Zanker (2001) further points out the digital divide between the developed countries and the developing countries. In his report, he points out that by the year 2001; only 15% of the world population had access to a telephone line. He goes further to point out that 25 countries in the world had less than one person within their population being accessible to telephone lines. Among these 25 countries, 20 were marked to be from Africa. In developing countries, statistics pointed out that of every hundred people, only 6.9 people were accessible to a telephone line. This is a great contrast to the developed countries where per every hundred people; there were 59 with telephone lines. To be specific, sub Saharan countries were tying with south Asian countries in the last position of the number of telephone wires per hundred people. The highest in Africa was 13.8 telephone lines per every hundred people in South Africa while Uganda had 0.3 telephone lines per every hundred people. Sad to say, of this number of telephone lines, half of them were situated in the capital cities which were hosts of about 10% of the total population. Zanker further points out that the accessibility to computer was concentrated in the developed countries while the developing countries trailed in the same. For example, he highlights the fact that in the year 2000, in the United States of America’s population, 57% of them had a computer with the European Union accounting for 29% of their population having computers. Last on the list is sub Saharan Africa where less than one percent of the total population had a computer.
Zanker (2001) further highlights the digital divide in sub Saharan Africa. In his statistical data, rich industrialized countries account for the largest percentage of Internet users. The two developed regions of North America and Western Europe account for a total of 70% of all internet users world wide. In the Caribbean and Latin America, the population that uses the Internet is approximated at 3.2%. again, South Asia and Sub Saharan Africa mark the least the least number of Internet users sharing between them a mere 0.4%. The greater number of these is in South Africa. Removal of these leaves other African countries accounting for as little as 0.01% of the total population that is accessible to the Global Data Network.
To sum up the statistical data on the situation in sub Saharan Africa, we could highlight the statistics provided by the United Nations Report on ICT where the total population in Africa was estimated at 816 million people. Of these people, radio was accessible to 1 out of every 4 people accounting for 205 million people, 62 million people were accessible to TV while24 million people had a mobile phone. 20 million people, representing one out of every forty people had access to fixed lines, 5.9 million people had a PC, 5 million people were accessible to the Internet, and only 2 million people representing one out of every 400 people had pay TV services (UN Report on ICT 2002).
The statistics above indicate that there has been a marked stagnancy in the development of the use of ICTs in Africa as compared to any other parts of the world. In fact, the little notable improvement has only been noted in South Africa and other northern African countries as compared to the sub Saharan countries. This leaves several questions to be asked. What are the reasons that lead to such slow speed in the development of information technology? Are there factors that are present in North America and Europe that are not present in sub-Saharan countries and vice versa which could be contributing to the widening of the digital divide? To answer these questions, let’s identify the factors that hinder the development in ICT and how they have implicated on sub Saharan Africa (Melkote, 1991).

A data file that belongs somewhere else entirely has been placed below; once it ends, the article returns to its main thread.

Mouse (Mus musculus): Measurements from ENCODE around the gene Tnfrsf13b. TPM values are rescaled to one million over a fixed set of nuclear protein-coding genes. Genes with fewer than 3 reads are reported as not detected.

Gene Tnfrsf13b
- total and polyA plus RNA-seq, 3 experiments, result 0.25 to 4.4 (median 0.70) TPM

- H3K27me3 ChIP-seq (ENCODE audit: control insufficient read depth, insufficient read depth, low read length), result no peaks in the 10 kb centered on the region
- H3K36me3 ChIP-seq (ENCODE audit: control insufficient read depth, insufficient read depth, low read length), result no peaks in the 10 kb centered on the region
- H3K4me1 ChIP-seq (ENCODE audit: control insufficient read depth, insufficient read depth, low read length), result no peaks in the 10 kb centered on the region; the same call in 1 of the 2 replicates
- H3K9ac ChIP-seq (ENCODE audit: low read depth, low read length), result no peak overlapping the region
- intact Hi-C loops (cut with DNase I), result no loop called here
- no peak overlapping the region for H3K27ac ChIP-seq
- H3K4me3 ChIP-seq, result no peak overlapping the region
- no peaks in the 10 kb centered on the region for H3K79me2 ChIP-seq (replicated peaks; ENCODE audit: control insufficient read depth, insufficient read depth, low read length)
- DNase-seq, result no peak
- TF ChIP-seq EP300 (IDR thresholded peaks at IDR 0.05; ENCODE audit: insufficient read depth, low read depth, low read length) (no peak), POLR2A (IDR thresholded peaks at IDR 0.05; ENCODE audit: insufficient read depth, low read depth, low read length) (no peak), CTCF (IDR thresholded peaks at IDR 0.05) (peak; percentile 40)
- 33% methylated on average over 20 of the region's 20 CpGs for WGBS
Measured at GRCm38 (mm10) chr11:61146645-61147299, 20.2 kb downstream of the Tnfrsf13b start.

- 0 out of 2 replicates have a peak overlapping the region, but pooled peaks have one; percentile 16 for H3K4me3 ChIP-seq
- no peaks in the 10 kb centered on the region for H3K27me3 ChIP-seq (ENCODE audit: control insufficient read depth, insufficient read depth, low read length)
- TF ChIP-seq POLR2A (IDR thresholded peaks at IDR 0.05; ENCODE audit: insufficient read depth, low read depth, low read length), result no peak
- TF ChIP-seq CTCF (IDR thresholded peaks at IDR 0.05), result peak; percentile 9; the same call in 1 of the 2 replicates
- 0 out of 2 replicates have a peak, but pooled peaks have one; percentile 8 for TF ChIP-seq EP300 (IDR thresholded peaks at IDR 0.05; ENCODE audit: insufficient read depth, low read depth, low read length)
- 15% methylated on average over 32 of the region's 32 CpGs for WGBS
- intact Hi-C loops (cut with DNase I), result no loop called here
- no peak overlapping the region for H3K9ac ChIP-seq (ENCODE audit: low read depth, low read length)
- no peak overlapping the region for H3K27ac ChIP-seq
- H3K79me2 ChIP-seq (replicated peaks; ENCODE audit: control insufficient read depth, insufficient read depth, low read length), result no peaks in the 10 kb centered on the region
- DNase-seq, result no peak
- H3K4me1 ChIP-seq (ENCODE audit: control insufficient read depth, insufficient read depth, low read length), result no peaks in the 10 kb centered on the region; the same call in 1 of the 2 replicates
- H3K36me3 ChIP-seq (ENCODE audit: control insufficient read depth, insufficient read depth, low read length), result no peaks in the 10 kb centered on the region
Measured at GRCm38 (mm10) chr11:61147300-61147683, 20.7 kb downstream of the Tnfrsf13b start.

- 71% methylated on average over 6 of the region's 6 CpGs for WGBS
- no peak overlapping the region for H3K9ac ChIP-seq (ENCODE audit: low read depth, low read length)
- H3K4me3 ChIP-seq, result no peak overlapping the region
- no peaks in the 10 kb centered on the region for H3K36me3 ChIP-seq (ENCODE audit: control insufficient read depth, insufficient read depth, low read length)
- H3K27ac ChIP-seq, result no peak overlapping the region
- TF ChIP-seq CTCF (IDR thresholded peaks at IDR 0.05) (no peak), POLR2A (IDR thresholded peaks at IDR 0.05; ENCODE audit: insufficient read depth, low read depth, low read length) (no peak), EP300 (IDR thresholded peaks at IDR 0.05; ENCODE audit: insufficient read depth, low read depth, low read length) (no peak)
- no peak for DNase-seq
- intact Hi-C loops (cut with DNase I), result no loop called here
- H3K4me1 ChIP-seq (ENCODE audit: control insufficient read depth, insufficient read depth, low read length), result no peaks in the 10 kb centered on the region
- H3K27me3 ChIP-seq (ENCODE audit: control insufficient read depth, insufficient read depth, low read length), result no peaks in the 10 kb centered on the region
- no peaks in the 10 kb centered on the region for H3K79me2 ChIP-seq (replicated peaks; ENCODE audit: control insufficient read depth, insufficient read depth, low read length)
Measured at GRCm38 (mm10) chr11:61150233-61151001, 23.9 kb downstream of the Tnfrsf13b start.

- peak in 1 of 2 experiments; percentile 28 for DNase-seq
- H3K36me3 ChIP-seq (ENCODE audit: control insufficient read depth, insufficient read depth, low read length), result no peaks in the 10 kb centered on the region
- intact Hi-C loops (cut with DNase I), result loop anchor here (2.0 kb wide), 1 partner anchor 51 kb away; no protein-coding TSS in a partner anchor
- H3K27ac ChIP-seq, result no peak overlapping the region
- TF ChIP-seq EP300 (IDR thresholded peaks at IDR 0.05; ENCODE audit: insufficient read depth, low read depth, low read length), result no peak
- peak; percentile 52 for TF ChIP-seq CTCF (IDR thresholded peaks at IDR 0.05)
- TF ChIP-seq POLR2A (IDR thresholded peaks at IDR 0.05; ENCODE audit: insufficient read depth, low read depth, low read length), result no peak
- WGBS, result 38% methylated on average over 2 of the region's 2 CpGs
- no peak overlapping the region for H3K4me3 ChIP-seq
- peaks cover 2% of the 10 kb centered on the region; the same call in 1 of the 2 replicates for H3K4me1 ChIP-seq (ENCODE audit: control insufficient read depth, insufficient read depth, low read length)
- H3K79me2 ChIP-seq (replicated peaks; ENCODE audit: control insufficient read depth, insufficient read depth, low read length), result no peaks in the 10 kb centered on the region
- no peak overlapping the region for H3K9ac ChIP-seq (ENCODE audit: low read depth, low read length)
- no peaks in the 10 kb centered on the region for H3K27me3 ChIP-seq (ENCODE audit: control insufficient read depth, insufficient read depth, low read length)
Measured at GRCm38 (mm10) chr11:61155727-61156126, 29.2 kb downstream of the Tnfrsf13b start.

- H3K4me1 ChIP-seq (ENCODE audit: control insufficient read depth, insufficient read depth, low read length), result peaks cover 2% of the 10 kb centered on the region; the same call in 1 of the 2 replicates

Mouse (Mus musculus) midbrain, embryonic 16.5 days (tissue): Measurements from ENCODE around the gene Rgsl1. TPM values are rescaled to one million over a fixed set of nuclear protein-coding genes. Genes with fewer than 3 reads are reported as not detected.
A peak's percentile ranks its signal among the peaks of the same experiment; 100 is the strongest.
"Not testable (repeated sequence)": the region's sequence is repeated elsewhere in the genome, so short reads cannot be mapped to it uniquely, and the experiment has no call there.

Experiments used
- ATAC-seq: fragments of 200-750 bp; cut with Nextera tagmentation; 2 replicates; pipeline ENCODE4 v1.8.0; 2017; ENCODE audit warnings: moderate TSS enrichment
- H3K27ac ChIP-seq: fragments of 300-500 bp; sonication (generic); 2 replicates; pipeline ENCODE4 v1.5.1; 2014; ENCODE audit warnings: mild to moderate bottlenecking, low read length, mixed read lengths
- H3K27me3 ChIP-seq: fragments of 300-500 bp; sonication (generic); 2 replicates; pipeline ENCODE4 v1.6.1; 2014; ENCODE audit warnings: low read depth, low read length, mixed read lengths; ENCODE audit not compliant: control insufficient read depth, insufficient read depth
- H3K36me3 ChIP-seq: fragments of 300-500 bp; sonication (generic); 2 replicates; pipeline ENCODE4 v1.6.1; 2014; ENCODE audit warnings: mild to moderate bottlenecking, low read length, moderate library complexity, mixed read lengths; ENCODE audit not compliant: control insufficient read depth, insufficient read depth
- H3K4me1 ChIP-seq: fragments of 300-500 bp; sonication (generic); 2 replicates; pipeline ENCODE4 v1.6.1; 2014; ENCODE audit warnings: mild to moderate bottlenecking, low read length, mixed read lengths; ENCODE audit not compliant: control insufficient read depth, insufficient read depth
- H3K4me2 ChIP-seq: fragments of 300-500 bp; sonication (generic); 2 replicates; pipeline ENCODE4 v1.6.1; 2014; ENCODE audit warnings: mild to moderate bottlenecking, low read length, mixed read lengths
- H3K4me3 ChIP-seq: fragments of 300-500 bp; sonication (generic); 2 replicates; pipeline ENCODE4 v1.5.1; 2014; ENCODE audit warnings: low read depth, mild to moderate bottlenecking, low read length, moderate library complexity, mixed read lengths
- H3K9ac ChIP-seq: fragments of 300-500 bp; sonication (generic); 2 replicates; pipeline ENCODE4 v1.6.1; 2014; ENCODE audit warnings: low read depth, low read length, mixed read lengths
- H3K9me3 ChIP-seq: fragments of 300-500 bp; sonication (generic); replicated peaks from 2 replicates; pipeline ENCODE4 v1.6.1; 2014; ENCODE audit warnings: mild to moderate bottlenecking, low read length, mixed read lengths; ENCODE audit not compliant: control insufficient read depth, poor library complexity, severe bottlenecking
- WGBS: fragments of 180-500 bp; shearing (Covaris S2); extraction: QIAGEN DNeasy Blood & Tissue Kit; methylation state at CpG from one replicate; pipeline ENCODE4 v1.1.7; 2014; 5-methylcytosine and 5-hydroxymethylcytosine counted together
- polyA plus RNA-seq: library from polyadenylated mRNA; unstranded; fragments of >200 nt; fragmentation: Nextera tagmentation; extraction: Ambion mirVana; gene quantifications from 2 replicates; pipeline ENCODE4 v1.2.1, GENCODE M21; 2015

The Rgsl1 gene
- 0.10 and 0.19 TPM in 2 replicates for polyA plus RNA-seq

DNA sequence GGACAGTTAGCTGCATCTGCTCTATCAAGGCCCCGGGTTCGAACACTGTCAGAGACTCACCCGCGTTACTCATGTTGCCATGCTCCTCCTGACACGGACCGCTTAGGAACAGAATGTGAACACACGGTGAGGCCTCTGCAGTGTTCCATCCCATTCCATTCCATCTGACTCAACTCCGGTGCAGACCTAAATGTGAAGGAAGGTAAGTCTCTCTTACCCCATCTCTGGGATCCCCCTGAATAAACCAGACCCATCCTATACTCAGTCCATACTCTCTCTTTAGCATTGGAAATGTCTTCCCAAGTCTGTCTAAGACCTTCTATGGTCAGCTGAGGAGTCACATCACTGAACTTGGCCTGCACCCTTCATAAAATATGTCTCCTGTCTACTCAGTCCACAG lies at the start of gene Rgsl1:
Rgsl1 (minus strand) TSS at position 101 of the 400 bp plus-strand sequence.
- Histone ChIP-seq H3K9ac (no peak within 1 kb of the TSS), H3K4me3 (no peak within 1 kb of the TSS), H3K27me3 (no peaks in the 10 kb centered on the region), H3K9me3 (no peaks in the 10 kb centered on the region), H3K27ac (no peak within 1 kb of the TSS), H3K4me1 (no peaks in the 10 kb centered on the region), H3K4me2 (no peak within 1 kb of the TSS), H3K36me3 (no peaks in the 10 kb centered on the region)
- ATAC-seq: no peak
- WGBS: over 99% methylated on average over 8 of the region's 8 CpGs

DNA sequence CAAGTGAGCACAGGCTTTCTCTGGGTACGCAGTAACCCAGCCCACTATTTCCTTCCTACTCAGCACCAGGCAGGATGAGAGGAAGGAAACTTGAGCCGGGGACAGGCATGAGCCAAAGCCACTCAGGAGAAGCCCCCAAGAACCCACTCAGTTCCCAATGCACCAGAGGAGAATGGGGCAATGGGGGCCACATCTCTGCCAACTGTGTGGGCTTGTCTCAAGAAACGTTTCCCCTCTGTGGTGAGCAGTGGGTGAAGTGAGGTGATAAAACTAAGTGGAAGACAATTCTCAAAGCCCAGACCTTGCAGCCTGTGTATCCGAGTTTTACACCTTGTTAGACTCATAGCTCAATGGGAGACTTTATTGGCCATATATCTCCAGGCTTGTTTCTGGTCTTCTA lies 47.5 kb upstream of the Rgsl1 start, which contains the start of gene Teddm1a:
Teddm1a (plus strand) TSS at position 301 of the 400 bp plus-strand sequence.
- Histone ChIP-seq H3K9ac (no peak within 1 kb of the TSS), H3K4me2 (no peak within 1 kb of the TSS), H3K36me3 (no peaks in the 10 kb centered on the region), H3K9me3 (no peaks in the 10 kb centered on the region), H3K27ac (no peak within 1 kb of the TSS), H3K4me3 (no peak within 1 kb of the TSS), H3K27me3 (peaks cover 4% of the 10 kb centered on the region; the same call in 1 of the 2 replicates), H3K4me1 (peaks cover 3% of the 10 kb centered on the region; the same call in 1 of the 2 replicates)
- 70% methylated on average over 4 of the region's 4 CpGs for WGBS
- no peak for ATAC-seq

Factors Leading to the Great Gap
Several factors are attributed to the existence of this great gap. Pedus (2007) points out several of these factors. Among the mentioned factors are poverty, illiteracy concerning technology, inability to understand a foreign language, traditional beliefs, and lack of support from the government, generation gap and general disinterest in embracing change. All these factors play a great role in the widening of the digital divide between sub Saharan Africa and other regions of the world. Looking at the factors it is unarguable that there are those that greatly implicate this issue as compared to others. These are factors that play a direct role and at the same time play an indirect role which both ends up in the widening of the gap. These are factors that could contribute in the formulation of other factors which implicate the digital divide. There are three factors that are viewed as the major factors. These are poverty, inadequate government involvement and support and education. Pedus points out that poverty contributes to poor infrastructure that does not promote the ICT industry. It also hampers on the ability to purchase technology or pay for the services offered by the stakeholders. In addition, poverty can also contribute to lack of electricity which is a very close associate to the ICT industry. On its part, the poor support from the government was identified as one of the greatest contributors to the digital divide. This was pointed out by the United Nations as a major cause of poverty in Nigeria. Unrepresentative political systems that were marred by lack of democracy were the root causes of poverty in Nigeria and hence led to the development of corruption which directly led to macro economic policies being mismanaged, infrastructural facilities that were below quality, negligent provision of social services etc. all these are factors that can greatly implicate on the digital divide. Finally, illiteracy in modern technology application and use has also been identified as great contributors in the digital divide. In Nigeria, for example, the numeracy level was estimated at 57% of the total population. It was estimated to be even worse in other sub Saharan countries.